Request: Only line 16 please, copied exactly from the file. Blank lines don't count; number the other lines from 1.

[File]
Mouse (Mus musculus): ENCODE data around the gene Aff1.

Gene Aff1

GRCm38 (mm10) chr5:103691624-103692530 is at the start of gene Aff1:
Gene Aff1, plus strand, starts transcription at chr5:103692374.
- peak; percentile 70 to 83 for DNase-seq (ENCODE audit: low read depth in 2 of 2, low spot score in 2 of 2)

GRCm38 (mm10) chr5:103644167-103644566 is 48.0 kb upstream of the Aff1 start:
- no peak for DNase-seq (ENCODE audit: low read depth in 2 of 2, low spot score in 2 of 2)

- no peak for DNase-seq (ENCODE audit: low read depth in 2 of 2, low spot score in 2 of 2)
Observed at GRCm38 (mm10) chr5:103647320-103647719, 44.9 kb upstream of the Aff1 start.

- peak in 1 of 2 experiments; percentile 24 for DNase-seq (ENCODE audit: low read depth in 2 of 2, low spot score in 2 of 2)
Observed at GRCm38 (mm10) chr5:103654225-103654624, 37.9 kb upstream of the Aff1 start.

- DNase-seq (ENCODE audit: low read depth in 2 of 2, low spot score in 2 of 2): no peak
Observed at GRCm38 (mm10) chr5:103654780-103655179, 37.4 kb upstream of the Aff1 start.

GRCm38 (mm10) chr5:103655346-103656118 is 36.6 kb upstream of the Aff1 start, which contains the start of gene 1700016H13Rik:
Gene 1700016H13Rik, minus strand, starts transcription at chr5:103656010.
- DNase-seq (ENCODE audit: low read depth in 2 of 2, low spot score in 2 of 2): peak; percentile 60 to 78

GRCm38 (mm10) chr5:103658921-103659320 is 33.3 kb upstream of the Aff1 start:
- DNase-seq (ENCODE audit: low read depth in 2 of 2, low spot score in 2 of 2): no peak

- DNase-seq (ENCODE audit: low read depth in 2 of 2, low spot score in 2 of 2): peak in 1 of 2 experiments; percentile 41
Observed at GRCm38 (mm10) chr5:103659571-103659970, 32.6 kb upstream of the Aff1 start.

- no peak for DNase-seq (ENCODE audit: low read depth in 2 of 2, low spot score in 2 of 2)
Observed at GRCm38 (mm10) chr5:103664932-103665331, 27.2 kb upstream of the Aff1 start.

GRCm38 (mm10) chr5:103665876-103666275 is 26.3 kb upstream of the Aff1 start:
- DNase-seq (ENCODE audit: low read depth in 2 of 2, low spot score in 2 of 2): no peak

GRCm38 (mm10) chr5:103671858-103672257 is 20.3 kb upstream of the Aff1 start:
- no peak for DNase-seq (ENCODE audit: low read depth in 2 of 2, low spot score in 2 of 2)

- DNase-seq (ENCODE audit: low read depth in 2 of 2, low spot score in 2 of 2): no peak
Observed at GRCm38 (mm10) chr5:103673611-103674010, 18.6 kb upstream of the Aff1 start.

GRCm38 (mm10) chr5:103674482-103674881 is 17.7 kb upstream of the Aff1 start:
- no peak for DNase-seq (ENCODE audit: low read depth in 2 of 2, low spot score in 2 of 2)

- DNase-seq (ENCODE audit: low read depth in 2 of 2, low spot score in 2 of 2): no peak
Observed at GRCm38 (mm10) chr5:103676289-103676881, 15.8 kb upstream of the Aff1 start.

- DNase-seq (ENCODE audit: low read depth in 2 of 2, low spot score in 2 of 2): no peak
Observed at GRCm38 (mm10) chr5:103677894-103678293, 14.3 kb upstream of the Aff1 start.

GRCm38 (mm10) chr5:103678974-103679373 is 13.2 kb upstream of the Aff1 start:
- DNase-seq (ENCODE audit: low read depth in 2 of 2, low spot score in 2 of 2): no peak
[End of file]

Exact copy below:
- DNase-seq (ENCODE audit: low read depth in 2 of 2, low spot score in 2 of 2): peak; percentile 60 to 78